Letter from Mosul
Middle East International, 2 July 1999
By Felicity Arbuthnot
MOSUL, IRAQ'S LARGEST NORTHERN city, lies in the Governorate of Nineveh, immortalised in John Masefield's poem Cargoes – "Quinquereme of Nineveh from distant Ophir … ” and Kipling: "… our pomp of yesterday, at one with Nineveh and Tyre … "
The area has been inhabited continuously for 6,000 years, its castles, monasteries and churches testament to the past and to a unique Christian heritage. St Matthew and Jonah are reputedly buried here. The area has the largest Christian population in Iraq.
The staccato stutter of anti-aircraft fire herald British and American planes patrolling the "no-fly? zone. Apart from a brief lull in March and a few days in May, there have been daily bombings since the December crisis with Iraq. Targets seem bizarre, like flocks of sheep.
Dominican Father Jandat al-Kazzi at the Church of the Clock, built in 1862 and named after a clock donated by the wife of Napoleon III, is erudite, measured and incandescent with anger. From south Lebanon, the 60-year-old, grey-haired priest, 13 years in Mosul, told of his love for the Iraqi people and accused the US and Britain of hypocrisy.
“How can they call themselves Christians? They are bombing a civilisation 6,000 years old, and the United States, a country which has no history, no civilisation is bombing every day. Every day there are new widows, new widowers, new orphans. Every day sisters lose their brothers, parents lose their children. Twenty four people were killed in a nearby village just recently. They are bombing villages. Many of these are Christian villages. Iraqi people are very moral, they have lost everything due to the embargo. They have only their morality left.
“The Americans are lying. They should say they are bombing for the sake of bombing, not pretend they are bombing military bases. They aren't. Their planes fire from 15km away; Iraq's anti-aircraft guns have a range of 5km. How can they say they are threatened?"
Having observed numerous military installations all over Iraq, it is evident that most of the vehicles, transporters, tanks and anti-aircraft guns appear to date from the 1950s.
Driving along the drought-riven, dust-bowl dry, almost barren land (Iraq is suffering the worst drought in living memory), we come upon the scene of the most bizarre and haunting attacks. Just visible from the road was an area scattered with putrefying dead sheep and goats lying amid fragments of metal, shredded tyres and a twisted, holed, portable water tank. On 30 April, the flock and the family tending it were bombed.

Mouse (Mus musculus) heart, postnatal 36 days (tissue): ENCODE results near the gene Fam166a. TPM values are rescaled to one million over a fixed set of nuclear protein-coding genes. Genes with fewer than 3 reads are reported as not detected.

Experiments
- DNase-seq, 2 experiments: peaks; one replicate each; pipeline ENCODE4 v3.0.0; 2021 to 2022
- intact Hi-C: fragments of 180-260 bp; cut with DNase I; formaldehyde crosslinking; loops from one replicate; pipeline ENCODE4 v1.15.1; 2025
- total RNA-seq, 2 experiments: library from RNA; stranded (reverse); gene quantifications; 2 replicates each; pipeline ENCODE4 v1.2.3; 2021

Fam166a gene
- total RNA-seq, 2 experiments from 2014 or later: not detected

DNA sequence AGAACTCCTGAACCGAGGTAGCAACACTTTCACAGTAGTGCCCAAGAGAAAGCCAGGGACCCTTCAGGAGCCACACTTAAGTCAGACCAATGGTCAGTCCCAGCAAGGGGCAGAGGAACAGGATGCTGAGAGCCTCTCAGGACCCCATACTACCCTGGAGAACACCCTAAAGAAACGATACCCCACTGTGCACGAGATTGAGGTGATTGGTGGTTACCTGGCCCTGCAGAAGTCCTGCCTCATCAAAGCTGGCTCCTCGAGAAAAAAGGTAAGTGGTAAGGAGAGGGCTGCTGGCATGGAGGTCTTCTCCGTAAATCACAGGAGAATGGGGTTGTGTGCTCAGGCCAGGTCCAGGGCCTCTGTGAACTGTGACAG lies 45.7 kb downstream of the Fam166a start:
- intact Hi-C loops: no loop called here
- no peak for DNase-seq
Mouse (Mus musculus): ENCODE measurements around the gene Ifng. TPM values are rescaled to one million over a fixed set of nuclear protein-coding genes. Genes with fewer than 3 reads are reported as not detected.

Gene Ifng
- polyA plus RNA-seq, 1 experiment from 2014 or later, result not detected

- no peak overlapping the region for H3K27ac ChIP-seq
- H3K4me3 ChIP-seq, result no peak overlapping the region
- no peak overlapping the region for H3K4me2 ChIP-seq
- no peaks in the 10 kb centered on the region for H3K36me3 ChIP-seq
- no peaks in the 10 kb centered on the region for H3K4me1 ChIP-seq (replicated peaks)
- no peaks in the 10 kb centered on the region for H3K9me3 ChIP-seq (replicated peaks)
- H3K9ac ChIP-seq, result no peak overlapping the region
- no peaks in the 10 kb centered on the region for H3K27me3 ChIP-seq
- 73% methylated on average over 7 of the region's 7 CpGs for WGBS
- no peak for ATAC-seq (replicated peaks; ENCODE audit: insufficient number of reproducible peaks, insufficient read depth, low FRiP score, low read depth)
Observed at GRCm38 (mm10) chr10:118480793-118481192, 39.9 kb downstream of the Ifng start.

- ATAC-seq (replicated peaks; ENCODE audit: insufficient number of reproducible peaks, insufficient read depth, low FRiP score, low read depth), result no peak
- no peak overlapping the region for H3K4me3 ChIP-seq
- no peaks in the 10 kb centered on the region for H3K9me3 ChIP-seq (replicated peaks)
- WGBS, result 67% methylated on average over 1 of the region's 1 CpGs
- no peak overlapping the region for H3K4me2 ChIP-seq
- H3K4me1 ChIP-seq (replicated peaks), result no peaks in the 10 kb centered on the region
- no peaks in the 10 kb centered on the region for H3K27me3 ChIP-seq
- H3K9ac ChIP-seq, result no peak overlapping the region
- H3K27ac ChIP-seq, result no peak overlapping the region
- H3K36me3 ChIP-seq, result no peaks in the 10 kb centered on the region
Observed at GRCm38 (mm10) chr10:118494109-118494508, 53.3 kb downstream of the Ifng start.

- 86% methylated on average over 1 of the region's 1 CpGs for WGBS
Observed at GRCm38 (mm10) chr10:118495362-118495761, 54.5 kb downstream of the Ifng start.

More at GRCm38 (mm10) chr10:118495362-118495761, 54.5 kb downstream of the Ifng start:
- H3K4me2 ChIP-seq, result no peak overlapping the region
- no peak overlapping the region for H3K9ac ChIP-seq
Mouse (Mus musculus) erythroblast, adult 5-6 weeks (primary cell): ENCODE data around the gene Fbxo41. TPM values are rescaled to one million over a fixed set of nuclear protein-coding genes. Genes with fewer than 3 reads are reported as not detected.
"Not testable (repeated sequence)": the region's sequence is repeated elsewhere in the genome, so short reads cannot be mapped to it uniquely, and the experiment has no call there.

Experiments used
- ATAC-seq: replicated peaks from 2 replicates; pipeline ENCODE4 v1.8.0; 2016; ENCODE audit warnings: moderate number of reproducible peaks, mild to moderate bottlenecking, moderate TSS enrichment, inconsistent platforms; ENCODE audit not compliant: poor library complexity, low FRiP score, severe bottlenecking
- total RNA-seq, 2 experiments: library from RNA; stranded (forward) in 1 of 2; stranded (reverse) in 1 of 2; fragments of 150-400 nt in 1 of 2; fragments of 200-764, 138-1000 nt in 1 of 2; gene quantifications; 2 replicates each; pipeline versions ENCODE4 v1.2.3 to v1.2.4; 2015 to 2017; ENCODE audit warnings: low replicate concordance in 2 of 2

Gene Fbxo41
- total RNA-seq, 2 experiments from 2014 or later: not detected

Hassan Yunis Ayub (40) was a friend and relative of the family who lives in the same village. "It was a Friday, so a little earlier there had been about 50 people there, sharing the sabbath meal. After they left, a plane came and circled for a long time, then bombed." Ayub shook with emotion and grabbed my notebook and pen: "I must write their names." His hand shook as he recorded them, tears on his cheeks. They were Jirjis Ayub Sultan (60), his son Ahmad (36) and Ahmad's children Luqman (13), Ahmad (12), Murtada (11) and Sultan (6).
Walking amongst the decaying sheep's corpses, the dead sheepdog lying at the head of the flock turning pieces of metal with one's foot, viewing the distance debris had been hurled, the blackened crater where a 500lb bomb landed, made me shiver. "The old man lost his head, arms and legs. Only his torso was left," said Ayub. He described how the tyre of their tractor was found 600 metre away, adding quietly: "We searched for bodies but could only gather pieces."
Hassan suddenly remarked: "Sultan had just finished his first year at school. His grades were good, he was so proud. He'd taken a ball-point pen [banned under sanctions and incredibly precious] and scrap of paper [also hard to get] with him to practise writing. What do they want from us? Our pens? Four days later another flock of sheep was bombed on the other side of the mountain and twelve people killed, along with 205 sheep and some cattle.
Father Jandat's rage reflects that of everyone in this area. They conclude that the UN not only vetoes writing materials, in scrupulous violation of its own Charter and the UN Convention on the Rights of the Child, but is responsible for blowing to bits a family in which a six-year-old shepherd boy has proudly acquired some.
When I asked the Ministry of Defence in London about the legitimacy of targeting sheep, an official replied: “We reserve the right to take robust action if threatened."